Raytheon chosen to develop scalable laser-based military wireless on-demand power-distribution network

Aug. 15, 2023
POWER optical technologies are to create an airborne relay capable of redirection, wavefront correction, and energy harvesting of optical beams.

ARLINGTON, Va. – U.S. military researchers needed a company to design a high-altitude optical relay to create scalable on-demand power networks able to distribute about 10 kilowatts of electricity to military users as far away as 125 miles. They found their solution from Raytheon Technologies Corp. (RTX).

Officials of the U.S. Defense Advanced Research Projects Agency (DARPA) in Arlington, Va., announced a $10 million contract Friday to RTX Raytheon in McKinney, Texas (formerly Raytheon Intelligence & Space) for the first phase of the Persistent Optical Wireless Energy Relay (POWER) project.

The goal is to demonstrate optical power-beaming relays not only as a resilient multipath alternative for expeditionary energy transport, but also to enable small-yet-persistent manned and unmanned aircraft to provide on-demand power for a wide range of military missions. Additional contracts may be awarded.

POWER optical technologies are expected to create an airborne relay capable of redirection, wavefront correction, and energy harvesting of optical beams. The ultimate goal is to use three airborne relay nodes hosted on existing aircraft to transmit energy from a ground source laser to 60,000 feet in altitude, and back down to a ground receiver 125 miles away.

Related: Navy asks industry for dynamic RF and microwave spectrum management systems for future 5G tactical networking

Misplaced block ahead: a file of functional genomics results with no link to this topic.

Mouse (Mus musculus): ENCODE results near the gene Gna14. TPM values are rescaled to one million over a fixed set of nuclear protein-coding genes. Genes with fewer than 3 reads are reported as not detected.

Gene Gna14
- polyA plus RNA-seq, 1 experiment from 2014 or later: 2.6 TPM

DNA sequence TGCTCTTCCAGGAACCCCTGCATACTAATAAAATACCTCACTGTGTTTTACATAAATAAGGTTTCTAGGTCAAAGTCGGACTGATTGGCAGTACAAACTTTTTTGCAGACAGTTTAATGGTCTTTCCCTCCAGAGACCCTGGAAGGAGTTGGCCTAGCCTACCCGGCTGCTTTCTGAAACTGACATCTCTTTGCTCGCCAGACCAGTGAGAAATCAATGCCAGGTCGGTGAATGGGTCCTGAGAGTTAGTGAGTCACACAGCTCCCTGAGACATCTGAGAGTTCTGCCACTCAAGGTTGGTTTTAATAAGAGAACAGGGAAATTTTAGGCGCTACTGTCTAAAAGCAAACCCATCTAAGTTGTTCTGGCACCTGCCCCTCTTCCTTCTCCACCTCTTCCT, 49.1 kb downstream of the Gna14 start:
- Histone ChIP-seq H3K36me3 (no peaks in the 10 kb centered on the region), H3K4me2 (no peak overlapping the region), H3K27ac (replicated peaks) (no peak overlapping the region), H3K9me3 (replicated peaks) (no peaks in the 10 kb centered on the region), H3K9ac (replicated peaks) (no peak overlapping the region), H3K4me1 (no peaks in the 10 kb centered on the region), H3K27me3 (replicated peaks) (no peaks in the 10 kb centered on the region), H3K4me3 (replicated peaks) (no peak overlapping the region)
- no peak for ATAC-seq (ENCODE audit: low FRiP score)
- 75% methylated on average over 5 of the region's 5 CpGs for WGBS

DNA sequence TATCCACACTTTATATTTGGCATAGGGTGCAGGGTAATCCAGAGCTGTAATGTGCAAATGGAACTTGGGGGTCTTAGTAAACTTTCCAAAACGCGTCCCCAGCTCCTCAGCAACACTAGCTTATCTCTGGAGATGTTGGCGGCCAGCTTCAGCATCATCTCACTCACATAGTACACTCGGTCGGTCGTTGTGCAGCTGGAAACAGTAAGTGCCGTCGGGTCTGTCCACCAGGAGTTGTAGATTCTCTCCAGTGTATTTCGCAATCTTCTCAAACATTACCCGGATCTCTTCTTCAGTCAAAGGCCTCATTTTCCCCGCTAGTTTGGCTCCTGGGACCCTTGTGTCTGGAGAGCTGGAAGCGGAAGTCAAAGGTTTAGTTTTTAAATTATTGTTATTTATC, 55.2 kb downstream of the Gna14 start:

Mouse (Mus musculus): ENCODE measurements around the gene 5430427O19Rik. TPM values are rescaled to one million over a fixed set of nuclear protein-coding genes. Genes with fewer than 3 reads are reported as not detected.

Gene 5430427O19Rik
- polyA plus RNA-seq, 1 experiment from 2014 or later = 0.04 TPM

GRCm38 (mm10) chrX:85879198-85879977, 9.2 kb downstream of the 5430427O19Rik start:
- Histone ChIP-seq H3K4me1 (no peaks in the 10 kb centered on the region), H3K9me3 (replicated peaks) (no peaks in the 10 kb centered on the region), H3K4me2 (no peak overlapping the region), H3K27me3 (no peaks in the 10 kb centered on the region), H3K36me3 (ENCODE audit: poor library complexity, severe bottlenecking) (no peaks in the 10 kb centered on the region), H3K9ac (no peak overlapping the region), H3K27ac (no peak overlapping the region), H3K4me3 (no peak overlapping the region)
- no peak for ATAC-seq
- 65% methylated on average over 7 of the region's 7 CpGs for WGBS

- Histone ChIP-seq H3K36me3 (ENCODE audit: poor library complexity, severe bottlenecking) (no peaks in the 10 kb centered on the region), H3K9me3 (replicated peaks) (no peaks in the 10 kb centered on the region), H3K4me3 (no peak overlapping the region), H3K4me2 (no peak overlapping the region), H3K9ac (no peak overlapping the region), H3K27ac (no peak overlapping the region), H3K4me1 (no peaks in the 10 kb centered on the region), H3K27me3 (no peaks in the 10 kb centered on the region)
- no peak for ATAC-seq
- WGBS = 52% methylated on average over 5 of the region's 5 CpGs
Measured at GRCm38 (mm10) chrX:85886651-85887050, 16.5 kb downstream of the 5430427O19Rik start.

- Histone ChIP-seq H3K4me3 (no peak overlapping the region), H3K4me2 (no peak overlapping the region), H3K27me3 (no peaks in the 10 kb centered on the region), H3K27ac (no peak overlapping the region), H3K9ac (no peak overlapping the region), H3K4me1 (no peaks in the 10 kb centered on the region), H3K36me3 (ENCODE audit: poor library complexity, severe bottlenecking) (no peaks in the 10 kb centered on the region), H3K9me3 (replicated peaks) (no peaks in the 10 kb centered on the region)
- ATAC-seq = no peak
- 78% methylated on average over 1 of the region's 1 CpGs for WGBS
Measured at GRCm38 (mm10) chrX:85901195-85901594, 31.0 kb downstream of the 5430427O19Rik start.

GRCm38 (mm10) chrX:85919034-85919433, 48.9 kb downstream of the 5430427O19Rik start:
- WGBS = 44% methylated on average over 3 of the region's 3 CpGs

To account for degradation of beam quality as the beam transits atmospheric disturbances, Raytheon will develop a relay able to correct the optical wavefront as needed, and harvest energy from the optical beam to provide on-board auxiliary power.

POWER seeks balance energy generation, storage, and distribution for military missions by capitalizing on power beaming for near- instantaneous energy transport.

Military power today relies primarily on liquid fuels like jet fuel, gasoline, and diesel fuel, which are vulnerable to enemy attack and require significant infrastructure. Instead, POWER seeks to reduce the military's dependence on liquid fossil fuels, their delivery, and storage capacity.

Speed- of-light energy transport through a multipath network would enable rapid reconstitution under attack, graceful degradation, and resilience by re-routing energy through the network in a matter of seconds or minutes, and restoring full capability by replacing nodes in minutes or hours.

Related: Military researchers ask industry to develop wireless networks that use lasers to transmit electrical power

The POWER program seeks to deliver 10 kilowatts of laser energy to the final ground node using a 50-kilowatt source laser, transmitted through three airborne relay nodes using system apertures smaller than one meter diameter.

In POWER's first phase, Raytheon will develop and mature a relay payload design, and design a relay platform. Later, the program will build a low-power demonstration relay, finally to demonstrate three airborne nodes relaying power to a ground receiver at White Sands Missile Range, N.M., using the High Energy Laser Systems Test Facility (HELSTF), and the RQ-4 Global Hawk large unmanned aircraft as an airborne relay.

On this contract RTX Raytheon will do the work in El Segundo and Mojave, Calif.; Kent, Wash.; and Albuquerque, N.M., and should be finished by May 2025. For more information contact RTX Raytheon online at www.rtx.com, or DARPA at www.darpa.mil.

About the Author

John Keller | Editor-in-Chief

John Keller is the Editor-in-Chief, Military & Aerospace Electronics Magazine--provides extensive coverage and analysis of enabling electronics and optoelectronic technologies in military, space and commercial aviation applications. John has been a member of the Military & Aerospace Electronics staff since 1989 and chief editor since 1995.

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